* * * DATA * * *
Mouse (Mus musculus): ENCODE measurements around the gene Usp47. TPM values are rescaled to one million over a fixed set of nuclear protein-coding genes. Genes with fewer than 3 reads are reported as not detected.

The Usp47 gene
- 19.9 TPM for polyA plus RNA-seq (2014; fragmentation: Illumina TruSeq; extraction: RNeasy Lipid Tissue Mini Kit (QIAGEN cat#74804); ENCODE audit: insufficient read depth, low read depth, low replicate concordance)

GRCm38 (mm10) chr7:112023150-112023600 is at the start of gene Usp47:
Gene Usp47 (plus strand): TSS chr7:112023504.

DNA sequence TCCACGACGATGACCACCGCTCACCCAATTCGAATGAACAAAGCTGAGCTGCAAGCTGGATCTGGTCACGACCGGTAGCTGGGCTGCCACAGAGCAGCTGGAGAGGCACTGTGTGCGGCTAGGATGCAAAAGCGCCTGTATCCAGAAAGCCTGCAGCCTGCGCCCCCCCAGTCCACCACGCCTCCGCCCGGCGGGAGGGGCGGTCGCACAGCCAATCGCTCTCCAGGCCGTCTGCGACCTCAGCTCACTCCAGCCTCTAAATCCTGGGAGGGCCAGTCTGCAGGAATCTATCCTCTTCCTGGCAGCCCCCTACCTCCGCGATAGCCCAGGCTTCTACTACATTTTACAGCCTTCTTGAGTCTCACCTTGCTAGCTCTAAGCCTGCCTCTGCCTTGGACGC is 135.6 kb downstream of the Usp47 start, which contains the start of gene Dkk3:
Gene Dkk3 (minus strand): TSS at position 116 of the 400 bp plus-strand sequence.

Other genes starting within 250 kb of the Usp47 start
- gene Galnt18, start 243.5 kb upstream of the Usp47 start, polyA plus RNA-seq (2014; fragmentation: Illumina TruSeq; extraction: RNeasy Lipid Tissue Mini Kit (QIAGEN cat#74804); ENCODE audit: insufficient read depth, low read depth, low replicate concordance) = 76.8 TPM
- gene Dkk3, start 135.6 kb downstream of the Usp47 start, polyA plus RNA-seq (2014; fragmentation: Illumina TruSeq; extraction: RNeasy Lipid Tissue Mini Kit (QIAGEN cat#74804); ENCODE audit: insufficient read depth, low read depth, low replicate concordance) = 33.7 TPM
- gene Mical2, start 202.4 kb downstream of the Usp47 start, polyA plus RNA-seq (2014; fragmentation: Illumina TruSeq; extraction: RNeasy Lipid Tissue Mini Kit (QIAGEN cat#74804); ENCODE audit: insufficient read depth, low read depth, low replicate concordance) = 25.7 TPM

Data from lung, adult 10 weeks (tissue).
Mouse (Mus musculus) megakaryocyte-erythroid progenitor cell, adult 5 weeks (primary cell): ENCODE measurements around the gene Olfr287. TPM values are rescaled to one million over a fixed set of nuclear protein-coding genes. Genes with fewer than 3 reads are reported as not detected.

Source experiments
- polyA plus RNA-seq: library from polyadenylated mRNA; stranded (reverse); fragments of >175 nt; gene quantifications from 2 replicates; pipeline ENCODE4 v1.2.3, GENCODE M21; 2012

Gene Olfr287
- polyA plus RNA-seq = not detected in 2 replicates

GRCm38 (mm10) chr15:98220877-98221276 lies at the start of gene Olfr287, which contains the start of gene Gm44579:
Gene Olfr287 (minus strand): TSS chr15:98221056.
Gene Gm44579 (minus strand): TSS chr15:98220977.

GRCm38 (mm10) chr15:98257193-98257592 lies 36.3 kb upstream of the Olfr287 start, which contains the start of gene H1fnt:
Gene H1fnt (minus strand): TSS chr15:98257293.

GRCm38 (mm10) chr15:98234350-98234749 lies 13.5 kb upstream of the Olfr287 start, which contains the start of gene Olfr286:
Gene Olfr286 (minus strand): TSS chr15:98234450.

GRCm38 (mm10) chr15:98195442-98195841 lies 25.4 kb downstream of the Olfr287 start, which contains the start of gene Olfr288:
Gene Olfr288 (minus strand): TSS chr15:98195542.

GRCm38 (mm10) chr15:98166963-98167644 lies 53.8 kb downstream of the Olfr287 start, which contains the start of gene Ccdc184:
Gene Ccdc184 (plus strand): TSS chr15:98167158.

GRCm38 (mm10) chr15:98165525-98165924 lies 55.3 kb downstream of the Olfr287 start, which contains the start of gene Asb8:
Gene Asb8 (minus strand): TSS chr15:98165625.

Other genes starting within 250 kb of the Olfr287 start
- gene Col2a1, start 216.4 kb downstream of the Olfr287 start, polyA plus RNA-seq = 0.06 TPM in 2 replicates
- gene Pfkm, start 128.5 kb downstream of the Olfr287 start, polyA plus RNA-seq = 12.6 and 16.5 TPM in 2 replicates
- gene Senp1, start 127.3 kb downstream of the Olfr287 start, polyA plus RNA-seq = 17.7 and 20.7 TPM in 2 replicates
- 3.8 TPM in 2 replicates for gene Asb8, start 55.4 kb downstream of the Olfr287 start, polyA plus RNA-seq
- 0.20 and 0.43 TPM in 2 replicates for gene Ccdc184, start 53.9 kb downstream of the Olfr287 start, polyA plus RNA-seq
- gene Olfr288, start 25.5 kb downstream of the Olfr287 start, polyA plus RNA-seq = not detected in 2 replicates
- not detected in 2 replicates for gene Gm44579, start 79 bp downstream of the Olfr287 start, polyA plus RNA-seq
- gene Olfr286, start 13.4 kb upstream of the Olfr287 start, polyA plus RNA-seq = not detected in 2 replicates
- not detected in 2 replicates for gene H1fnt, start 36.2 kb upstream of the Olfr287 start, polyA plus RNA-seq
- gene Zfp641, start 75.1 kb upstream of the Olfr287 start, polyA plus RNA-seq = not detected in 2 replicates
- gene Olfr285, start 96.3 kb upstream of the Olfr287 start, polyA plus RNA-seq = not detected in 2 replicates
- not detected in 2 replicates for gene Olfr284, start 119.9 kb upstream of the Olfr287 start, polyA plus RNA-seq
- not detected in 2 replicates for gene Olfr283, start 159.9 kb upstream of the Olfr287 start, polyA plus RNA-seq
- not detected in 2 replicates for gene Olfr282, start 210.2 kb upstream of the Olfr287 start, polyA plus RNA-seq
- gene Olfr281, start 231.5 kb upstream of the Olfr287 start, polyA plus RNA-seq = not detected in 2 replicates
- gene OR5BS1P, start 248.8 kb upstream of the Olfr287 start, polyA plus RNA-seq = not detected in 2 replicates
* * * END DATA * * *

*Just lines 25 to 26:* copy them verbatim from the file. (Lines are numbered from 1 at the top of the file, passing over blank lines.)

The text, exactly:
GRCm38 (mm10) chr15:98195442-98195841 lies 25.4 kb downstream of the Olfr287 start, which contains the start of gene Olfr288:
Gene Olfr288 (minus strand): TSS chr15:98195542.